By Shari Randall
If you are a writer or a reader, you must treat yourself to a webinar by Sisters in Crime. In these days when in-person conferences are impossible, SINC has made available several webinars that fill the often empty creative tank with interviews, craft discussions, publishing information, and chances to connect with other writers.
Sisters in Crime sets the bar high with online author offerings and they did it again this past Saturday with “Reinventing a Writing Career,” featuring award winning authors Tess Gerritsen, Robin Burcell, Naomi Hirahara, Sujata Massey, Lori Rader-Day, and Sandra Wong. How many writers organizations are brave enough to focus on the bad stuff – canceled series, orphaned books, bad agents – and offer advice for dealing with it?
I'll focus on Part One of the webinar in which Tess Gerritsen spoke with current SINC President Sandra Wong about these bumps in the road in her career and how she pivoted to make her writing career stronger than ever with lessons learned.
“The trick isn’t becoming a writer. The trick is staying a writer.” Tess shared advice from a writing career that spans almost three decades. Trained as a medical doctor, she started her writing career with Harlequin and pivoted to medical thrillers when she felt driven to write about the disturbing issue of children kidnapped for the black market organ trade. That book was Harvest and kicked off a string of medical thrillers including her popular Rizzoli and Isles series. She confessed that she didn’t tell her early editors she was a doctor because she “thought it was boring.”
Tess had some takeaways for writers who want to build a long career:
Maintain your passion but…Tess confessed that the “books of her heart” always sold poorly. The downside of books you’re passionate about? They may hurt your sales history. Readers are fickle and want books from their favorite authors to meet their expectations. Publishers want the same thing “only a little different.” She suggested that authors self-publish their passion projects, use a pen name, or change publishers to avoid the “publishing death spiral” of a weak sales history.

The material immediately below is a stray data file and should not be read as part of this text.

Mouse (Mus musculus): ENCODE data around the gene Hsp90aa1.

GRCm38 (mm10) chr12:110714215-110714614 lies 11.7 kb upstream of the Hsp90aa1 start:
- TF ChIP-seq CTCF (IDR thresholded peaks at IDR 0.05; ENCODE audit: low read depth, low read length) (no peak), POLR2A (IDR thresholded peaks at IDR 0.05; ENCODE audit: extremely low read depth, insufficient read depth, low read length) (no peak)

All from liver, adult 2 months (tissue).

Maintain your curiosity. Research can be seductive but it’s necessary. You need to do enough research so that when you approach an expert, you can ask the right questions. Tess was a cultural anthropology major in college and approaches characters as an anthropologist. What’s their culture? What do they care about? What’s their passion?
Want to write a strong female lead? A strong female lead is expected to know what she wants and go after those goals. Readers must identify with those goals. Create a whole character whose vulnerabilities and insecurities make them relatable.
Her advice for academics and doctors rings true for all writers. Don’t overexplain: no info dumps or bio dumps.
Tess’ first agent stole from her royalties. She reminded us that writing is a business and a bad agent is worse than no agent. Your success has to do with the enthusiasm of your team – your agent and the people publishing you. If your books aren’t doing well, perhaps new eyes on the project will bring new enthusiasm.
Luck plays a part. The only thing a writer can control is writing the next book.
Be productive. Tess said newbie authors think their job is to do promotion. She says your job is to write another book.
Tess finished with this: “Be open to switching things up. Be fearless and don’t shy away from challenges that come. Stay curious, stay open, surround yourself with your cheerleaders.”
Wish you’d been there? This interview is now part of the SINC webinar library, which has dozens of great presentations on everything from forensics to craft. All members of Sisters in Crime have access to the webinar library.
Have you watched any webinars? What do you think of the online experience?
Shari Randall is the author of the Agatha Award winning Lobster Shack mystery series. Her latest short story starring the Lobster Shack characters, “Footprints in the Sand,” will appear in the Murder on the Beach anthology coming May 28, 2021.